There is another argument for this theory which is, I think, a good argument. The words, formless and void, found in verse 2: how could those words describe the creation? It is said by those who accept the Gap theory that these words are unsuitable for creation: would God create something that was formless and void? [Indistinct], a great Hebrew scholar said, “a created chaos is a nonentity.” You wouldn’t have a created chaos from a God such as the God of Scripture.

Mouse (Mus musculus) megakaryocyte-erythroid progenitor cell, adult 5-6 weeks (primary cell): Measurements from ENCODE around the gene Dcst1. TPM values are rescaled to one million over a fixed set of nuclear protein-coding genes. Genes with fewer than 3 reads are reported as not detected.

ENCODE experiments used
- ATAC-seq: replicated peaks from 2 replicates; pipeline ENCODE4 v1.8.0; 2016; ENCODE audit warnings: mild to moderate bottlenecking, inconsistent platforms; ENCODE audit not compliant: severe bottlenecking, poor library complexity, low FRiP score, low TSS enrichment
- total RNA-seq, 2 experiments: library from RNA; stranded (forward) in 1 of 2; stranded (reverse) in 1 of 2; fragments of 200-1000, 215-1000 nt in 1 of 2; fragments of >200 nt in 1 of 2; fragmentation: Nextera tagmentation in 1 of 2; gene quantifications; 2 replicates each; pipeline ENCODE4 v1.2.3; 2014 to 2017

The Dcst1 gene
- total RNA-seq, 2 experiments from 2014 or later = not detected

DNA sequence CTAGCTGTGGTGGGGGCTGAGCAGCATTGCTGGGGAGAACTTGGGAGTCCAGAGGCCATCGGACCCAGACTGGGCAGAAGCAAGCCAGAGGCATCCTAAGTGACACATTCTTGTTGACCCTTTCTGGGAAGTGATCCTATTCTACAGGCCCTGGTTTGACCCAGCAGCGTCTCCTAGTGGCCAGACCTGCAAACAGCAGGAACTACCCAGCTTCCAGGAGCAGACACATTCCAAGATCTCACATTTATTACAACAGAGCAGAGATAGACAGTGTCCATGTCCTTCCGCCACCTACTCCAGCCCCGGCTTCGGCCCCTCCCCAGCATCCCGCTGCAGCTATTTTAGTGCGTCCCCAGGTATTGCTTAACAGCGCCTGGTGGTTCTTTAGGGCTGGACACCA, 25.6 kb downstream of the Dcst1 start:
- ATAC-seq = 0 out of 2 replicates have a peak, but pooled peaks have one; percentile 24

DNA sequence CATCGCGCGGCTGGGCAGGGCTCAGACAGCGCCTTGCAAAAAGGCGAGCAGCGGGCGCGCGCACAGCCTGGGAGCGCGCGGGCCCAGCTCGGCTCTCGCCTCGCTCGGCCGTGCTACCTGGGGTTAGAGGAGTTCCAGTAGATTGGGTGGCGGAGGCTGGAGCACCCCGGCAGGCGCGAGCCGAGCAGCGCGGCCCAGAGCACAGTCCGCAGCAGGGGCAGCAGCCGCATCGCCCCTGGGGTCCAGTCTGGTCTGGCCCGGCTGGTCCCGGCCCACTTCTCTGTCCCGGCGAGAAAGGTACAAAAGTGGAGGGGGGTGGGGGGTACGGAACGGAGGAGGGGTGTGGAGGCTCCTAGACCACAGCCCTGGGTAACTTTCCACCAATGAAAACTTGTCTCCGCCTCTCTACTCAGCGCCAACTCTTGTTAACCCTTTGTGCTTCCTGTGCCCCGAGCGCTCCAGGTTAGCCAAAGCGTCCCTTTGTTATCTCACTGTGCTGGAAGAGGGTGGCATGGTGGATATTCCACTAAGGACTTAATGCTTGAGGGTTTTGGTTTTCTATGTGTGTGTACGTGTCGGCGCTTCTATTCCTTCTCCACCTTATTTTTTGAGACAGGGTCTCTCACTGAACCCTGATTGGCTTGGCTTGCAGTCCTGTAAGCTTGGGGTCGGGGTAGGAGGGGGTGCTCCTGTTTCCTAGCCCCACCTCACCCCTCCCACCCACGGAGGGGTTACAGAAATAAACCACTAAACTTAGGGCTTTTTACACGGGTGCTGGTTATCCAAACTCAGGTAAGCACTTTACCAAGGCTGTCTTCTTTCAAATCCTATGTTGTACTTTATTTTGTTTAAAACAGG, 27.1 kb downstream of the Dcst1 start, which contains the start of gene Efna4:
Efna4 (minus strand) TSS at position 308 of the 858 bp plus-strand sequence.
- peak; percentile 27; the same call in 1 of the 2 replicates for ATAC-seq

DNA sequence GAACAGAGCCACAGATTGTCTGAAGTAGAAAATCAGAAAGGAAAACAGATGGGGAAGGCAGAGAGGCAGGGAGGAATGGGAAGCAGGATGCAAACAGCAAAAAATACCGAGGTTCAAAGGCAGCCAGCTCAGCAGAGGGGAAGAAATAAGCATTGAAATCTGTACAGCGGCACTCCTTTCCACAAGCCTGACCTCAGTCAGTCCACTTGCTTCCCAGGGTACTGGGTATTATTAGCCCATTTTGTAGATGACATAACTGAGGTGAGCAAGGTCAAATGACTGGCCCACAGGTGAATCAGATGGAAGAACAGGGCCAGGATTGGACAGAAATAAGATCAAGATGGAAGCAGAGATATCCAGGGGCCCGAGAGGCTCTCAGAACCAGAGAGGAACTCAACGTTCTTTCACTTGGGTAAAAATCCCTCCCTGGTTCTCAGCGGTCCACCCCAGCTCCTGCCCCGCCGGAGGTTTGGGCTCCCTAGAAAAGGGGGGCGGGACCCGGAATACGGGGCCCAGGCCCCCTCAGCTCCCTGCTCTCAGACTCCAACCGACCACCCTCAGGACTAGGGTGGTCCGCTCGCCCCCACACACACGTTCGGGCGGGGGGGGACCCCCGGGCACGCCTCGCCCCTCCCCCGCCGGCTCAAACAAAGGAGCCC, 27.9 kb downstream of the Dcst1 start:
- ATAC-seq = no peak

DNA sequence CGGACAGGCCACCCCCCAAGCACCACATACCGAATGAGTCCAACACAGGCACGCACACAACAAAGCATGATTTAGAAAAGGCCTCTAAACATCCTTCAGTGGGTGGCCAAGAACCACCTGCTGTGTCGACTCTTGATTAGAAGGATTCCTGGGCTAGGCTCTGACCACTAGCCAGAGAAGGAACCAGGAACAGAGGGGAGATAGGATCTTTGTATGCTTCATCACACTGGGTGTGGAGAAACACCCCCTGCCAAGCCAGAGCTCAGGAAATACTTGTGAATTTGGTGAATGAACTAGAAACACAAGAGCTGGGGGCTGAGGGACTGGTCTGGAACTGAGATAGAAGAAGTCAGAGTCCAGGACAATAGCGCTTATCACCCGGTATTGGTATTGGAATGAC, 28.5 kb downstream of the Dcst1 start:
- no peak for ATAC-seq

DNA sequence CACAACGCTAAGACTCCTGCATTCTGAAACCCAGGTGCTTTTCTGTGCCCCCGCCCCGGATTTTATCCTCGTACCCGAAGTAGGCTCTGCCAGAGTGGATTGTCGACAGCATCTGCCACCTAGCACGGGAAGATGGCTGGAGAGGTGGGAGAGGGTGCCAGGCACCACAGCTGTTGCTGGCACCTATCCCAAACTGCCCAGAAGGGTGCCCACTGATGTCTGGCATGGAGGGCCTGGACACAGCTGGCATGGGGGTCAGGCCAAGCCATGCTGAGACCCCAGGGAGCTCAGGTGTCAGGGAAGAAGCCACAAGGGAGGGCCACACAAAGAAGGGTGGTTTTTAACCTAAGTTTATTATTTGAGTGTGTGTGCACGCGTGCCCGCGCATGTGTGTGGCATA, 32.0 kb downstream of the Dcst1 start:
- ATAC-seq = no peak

Further in the Book of Isaiah it specifically says in the 45th chapter, in the 18th verse, concerning the creation that he created it not “formless.” So does not that seem to suggest that he created it perfect and it was as a result of judgment that it became formless? Now men who say that do not often look at the remainder of verse 18 of Isaiah chapter 45. It says he created it not formless; he created it to be inhabited. In other words, the statement in Isaiah has to do with the purpose of the creation and not with the state following the creation primarily. He did not create it to be formless, he created it to be inhabited, but formlessness was a stage along the way to inhabitation. One other argument. These are not bad arguments. In fact, I must say that I have to live with those of my friends who believe in the Gap theory, and I don’t want to try to make fun of you I used to hold this theory myself. This morning I must tell you this, last night, I spoke to my wife about this. Now, she is a believer in the Chaos Theory, that’s why I say we must live these people that hold this theory [laughter], so I explained to her the basis of my interpretation and she looked rather unbelievingly at me. And this morning she was here at the 8.30 service, listened to me again and she went into the tape room because it was a little warmer and one of the men who was in the tape room who was her said — came to me and said — she got afterwards and said, he still hasn’t persuaded me [laughter] and this man said, I see that things in your house are similar to those in mine. Well I want to tell you little something about my wife and she is not here [laughter], she is Scots-Irish in background and you know the Scots-Irish prayer, “Oh Lord help me to be always right for thou knowest that I’m hard to turn.” [Loud laughter] So, I saw here afterwards and I said I heard that remark that you made about the interpretation this morning and she said I still am not persuaded.